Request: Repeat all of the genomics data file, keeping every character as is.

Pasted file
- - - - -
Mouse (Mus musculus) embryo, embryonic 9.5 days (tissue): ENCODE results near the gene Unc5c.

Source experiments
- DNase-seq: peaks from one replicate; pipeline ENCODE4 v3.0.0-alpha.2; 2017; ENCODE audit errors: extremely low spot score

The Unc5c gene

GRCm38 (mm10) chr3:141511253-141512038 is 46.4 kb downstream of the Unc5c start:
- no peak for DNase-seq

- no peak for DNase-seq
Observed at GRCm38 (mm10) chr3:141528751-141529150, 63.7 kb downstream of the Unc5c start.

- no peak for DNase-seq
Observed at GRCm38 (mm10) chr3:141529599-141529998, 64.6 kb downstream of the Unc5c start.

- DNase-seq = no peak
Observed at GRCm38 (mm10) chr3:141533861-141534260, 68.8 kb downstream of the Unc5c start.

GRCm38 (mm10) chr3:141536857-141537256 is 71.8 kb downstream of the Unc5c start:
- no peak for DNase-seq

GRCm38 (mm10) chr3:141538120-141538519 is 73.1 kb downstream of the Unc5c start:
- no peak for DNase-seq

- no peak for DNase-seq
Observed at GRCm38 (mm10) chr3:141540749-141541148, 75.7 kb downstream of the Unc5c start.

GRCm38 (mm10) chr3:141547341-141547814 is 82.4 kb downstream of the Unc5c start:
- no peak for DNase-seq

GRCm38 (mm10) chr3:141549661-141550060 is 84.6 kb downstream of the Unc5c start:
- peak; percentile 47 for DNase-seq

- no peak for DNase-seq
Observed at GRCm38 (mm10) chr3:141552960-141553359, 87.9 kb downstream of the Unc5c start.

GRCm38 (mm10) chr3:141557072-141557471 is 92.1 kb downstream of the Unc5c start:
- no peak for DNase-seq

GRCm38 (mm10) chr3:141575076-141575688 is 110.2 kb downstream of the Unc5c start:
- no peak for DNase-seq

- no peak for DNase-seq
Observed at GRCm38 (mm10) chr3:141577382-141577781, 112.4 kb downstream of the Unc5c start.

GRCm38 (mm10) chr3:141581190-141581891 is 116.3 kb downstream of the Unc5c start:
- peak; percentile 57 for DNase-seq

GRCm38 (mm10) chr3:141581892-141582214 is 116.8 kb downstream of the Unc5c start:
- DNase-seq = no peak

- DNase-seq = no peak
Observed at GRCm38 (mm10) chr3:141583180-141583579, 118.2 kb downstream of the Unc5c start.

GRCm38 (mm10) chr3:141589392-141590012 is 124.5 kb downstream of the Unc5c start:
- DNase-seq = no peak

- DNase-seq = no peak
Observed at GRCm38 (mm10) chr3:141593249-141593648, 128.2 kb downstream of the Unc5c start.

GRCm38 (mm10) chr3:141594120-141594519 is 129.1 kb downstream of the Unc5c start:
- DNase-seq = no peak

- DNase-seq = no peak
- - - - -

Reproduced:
Mouse (Mus musculus) embryo, embryonic 9.5 days (tissue): ENCODE results near the gene Unc5c.

Source experiments
- DNase-seq: peaks from one replicate; pipeline ENCODE4 v3.0.0-alpha.2; 2017; ENCODE audit errors: extremely low spot score

The Unc5c gene

GRCm38 (mm10) chr3:141511253-141512038 is 46.4 kb downstream of the Unc5c start:
- no peak for DNase-seq

- no peak for DNase-seq
Observed at GRCm38 (mm10) chr3:141528751-141529150, 63.7 kb downstream of the Unc5c start.

- no peak for DNase-seq
Observed at GRCm38 (mm10) chr3:141529599-141529998, 64.6 kb downstream of the Unc5c start.

- DNase-seq = no peak
Observed at GRCm38 (mm10) chr3:141533861-141534260, 68.8 kb downstream of the Unc5c start.

GRCm38 (mm10) chr3:141536857-141537256 is 71.8 kb downstream of the Unc5c start:
- no peak for DNase-seq

GRCm38 (mm10) chr3:141538120-141538519 is 73.1 kb downstream of the Unc5c start:
- no peak for DNase-seq

- no peak for DNase-seq
Observed at GRCm38 (mm10) chr3:141540749-141541148, 75.7 kb downstream of the Unc5c start.

GRCm38 (mm10) chr3:141547341-141547814 is 82.4 kb downstream of the Unc5c start:
- no peak for DNase-seq

GRCm38 (mm10) chr3:141549661-141550060 is 84.6 kb downstream of the Unc5c start:
- peak; percentile 47 for DNase-seq

- no peak for DNase-seq
Observed at GRCm38 (mm10) chr3:141552960-141553359, 87.9 kb downstream of the Unc5c start.

GRCm38 (mm10) chr3:141557072-141557471 is 92.1 kb downstream of the Unc5c start:
- no peak for DNase-seq

GRCm38 (mm10) chr3:141575076-141575688 is 110.2 kb downstream of the Unc5c start:
- no peak for DNase-seq

- no peak for DNase-seq
Observed at GRCm38 (mm10) chr3:141577382-141577781, 112.4 kb downstream of the Unc5c start.

GRCm38 (mm10) chr3:141581190-141581891 is 116.3 kb downstream of the Unc5c start:
- peak; percentile 57 for DNase-seq

GRCm38 (mm10) chr3:141581892-141582214 is 116.8 kb downstream of the Unc5c start:
- DNase-seq = no peak

- DNase-seq = no peak
Observed at GRCm38 (mm10) chr3:141583180-141583579, 118.2 kb downstream of the Unc5c start.

GRCm38 (mm10) chr3:141589392-141590012 is 124.5 kb downstream of the Unc5c start:
- DNase-seq = no peak

- DNase-seq = no peak
Observed at GRCm38 (mm10) chr3:141593249-141593648, 128.2 kb downstream of the Unc5c start.

GRCm38 (mm10) chr3:141594120-141594519 is 129.1 kb downstream of the Unc5c start:
- DNase-seq = no peak

- DNase-seq = no peak